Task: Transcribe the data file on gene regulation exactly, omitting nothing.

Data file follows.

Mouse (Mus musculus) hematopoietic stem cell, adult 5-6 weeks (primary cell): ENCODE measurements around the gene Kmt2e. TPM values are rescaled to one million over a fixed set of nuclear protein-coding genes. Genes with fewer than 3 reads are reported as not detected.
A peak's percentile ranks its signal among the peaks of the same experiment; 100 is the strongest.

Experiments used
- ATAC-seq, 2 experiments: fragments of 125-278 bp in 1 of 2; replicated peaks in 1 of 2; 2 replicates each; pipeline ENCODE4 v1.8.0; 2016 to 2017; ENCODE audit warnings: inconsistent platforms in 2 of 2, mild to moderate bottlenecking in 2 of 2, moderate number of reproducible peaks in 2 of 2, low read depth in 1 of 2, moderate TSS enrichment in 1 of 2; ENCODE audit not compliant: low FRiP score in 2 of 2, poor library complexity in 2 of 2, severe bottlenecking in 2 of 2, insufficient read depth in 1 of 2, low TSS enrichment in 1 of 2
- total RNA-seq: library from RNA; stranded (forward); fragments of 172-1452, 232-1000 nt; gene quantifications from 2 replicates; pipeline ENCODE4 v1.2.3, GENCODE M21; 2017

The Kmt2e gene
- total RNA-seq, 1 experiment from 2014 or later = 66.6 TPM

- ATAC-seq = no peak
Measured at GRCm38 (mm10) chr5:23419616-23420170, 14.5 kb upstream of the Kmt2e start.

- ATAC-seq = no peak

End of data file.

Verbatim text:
Mouse (Mus musculus) hematopoietic stem cell, adult 5-6 weeks (primary cell): ENCODE measurements around the gene Kmt2e. TPM values are rescaled to one million over a fixed set of nuclear protein-coding genes. Genes with fewer than 3 reads are reported as not detected.
A peak's percentile ranks its signal among the peaks of the same experiment; 100 is the strongest.

Experiments used
- ATAC-seq, 2 experiments: fragments of 125-278 bp in 1 of 2; replicated peaks in 1 of 2; 2 replicates each; pipeline ENCODE4 v1.8.0; 2016 to 2017; ENCODE audit warnings: inconsistent platforms in 2 of 2, mild to moderate bottlenecking in 2 of 2, moderate number of reproducible peaks in 2 of 2, low read depth in 1 of 2, moderate TSS enrichment in 1 of 2; ENCODE audit not compliant: low FRiP score in 2 of 2, poor library complexity in 2 of 2, severe bottlenecking in 2 of 2, insufficient read depth in 1 of 2, low TSS enrichment in 1 of 2
- total RNA-seq: library from RNA; stranded (forward); fragments of 172-1452, 232-1000 nt; gene quantifications from 2 replicates; pipeline ENCODE4 v1.2.3, GENCODE M21; 2017

The Kmt2e gene
- total RNA-seq, 1 experiment from 2014 or later = 66.6 TPM

- ATAC-seq = no peak
Measured at GRCm38 (mm10) chr5:23419616-23420170, 14.5 kb upstream of the Kmt2e start.

- ATAC-seq = no peak